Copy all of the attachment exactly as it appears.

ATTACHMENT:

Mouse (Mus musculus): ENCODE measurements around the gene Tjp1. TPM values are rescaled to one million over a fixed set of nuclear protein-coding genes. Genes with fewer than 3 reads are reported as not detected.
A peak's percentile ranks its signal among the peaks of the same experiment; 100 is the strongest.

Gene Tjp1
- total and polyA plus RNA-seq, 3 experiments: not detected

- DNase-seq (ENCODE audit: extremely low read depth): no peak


Mouse (Mus musculus): ENCODE measurements around the gene Tjp1. TPM values are rescaled to one million over a fixed set of nuclear protein-coding genes. Genes with fewer than 3 reads are reported as not detected.
A peak's percentile ranks its signal among the peaks of the same experiment; 100 is the strongest.

Gene Tjp1
- total and polyA plus RNA-seq, 3 experiments: not detected

- DNase-seq (ENCODE audit: extremely low read depth): no peak